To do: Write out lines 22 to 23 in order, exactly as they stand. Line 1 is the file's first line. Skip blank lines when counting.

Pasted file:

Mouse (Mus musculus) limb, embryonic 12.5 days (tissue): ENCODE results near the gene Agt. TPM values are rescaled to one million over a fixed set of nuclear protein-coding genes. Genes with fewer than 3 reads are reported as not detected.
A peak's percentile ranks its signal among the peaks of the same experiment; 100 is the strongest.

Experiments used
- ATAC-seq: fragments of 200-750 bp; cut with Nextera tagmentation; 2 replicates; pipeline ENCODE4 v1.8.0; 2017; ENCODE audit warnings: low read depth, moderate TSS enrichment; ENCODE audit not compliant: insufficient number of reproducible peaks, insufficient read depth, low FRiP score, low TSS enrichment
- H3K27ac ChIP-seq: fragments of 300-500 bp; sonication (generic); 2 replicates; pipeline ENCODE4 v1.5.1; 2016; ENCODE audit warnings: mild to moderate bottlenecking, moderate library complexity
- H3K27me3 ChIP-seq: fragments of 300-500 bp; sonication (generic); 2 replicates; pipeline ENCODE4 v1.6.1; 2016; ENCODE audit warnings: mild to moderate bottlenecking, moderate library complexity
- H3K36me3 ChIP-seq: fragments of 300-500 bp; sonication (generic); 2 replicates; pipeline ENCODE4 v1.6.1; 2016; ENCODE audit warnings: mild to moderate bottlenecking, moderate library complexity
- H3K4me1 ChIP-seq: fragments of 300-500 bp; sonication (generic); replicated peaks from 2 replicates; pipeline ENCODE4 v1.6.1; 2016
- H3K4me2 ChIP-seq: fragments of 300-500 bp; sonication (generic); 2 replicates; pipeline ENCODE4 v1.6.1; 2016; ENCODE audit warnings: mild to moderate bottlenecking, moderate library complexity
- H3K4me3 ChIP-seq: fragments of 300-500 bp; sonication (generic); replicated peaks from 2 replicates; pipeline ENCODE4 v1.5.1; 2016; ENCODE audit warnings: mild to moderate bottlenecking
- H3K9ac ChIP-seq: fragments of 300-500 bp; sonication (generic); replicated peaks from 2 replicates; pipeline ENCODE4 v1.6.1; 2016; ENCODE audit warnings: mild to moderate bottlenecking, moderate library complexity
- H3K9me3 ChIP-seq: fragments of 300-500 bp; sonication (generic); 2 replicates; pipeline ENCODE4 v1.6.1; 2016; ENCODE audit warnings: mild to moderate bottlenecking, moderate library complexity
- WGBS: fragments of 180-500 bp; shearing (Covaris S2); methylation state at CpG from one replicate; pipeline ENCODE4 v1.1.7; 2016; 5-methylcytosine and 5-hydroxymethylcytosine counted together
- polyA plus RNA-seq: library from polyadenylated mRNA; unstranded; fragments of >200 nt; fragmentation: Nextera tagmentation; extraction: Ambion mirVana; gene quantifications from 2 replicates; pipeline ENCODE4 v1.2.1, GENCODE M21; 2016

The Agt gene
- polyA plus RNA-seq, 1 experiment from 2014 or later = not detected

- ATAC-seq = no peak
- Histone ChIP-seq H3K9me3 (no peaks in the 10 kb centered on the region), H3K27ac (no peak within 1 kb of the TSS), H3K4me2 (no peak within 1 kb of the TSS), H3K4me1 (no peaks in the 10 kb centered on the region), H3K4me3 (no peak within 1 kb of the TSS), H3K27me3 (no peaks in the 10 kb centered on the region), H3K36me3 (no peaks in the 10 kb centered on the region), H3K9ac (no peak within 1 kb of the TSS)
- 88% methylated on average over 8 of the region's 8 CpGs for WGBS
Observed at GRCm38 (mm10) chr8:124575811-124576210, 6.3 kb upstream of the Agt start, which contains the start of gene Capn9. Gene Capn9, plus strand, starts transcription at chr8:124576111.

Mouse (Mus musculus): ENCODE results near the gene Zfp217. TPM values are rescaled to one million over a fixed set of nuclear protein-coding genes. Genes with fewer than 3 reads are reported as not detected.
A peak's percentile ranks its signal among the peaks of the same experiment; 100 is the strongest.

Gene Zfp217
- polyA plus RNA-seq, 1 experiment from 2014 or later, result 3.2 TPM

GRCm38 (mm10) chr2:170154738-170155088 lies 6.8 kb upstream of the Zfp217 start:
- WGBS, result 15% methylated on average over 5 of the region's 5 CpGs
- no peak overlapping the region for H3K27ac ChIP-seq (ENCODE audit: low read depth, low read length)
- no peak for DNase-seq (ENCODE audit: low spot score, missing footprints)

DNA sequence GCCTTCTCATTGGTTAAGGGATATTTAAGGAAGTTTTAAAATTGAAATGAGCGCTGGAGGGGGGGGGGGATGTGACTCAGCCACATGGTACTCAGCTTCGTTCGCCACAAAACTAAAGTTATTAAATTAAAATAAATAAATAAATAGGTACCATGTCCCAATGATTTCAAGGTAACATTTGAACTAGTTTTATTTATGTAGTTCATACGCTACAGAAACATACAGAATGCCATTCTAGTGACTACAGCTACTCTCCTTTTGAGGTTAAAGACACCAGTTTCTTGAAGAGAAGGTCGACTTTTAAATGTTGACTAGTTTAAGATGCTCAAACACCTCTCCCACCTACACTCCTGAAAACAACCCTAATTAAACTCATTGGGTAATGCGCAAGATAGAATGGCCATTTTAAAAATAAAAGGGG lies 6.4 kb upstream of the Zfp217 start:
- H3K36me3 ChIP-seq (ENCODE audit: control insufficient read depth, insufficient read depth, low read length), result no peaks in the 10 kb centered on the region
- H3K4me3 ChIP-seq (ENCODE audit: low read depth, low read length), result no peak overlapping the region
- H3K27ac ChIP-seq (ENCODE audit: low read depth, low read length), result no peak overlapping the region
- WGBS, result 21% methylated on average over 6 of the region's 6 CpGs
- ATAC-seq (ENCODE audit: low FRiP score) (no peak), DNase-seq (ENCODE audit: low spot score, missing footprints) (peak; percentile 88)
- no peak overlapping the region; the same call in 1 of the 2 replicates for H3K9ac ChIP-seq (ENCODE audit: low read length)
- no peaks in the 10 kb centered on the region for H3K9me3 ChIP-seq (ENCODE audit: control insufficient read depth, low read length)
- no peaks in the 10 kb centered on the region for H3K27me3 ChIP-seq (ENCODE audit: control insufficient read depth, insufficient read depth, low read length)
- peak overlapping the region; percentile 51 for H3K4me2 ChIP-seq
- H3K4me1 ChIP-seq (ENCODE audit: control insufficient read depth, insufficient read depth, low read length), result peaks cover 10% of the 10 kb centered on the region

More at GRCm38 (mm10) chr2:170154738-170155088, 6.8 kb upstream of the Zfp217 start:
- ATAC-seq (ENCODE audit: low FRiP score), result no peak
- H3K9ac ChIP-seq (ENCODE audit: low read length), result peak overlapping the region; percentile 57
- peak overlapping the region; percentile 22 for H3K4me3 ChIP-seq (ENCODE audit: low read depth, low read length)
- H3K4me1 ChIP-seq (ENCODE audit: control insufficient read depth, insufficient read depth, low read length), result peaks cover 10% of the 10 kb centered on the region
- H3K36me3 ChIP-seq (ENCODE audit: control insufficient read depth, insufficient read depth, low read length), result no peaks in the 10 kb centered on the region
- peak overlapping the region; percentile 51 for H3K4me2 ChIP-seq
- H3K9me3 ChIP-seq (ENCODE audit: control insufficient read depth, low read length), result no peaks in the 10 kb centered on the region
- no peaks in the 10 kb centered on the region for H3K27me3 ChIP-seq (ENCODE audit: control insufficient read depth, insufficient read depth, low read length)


A peak's percentile ranks its signal among the peaks of the same experiment; 100 is the strongest.

Gene Zfp217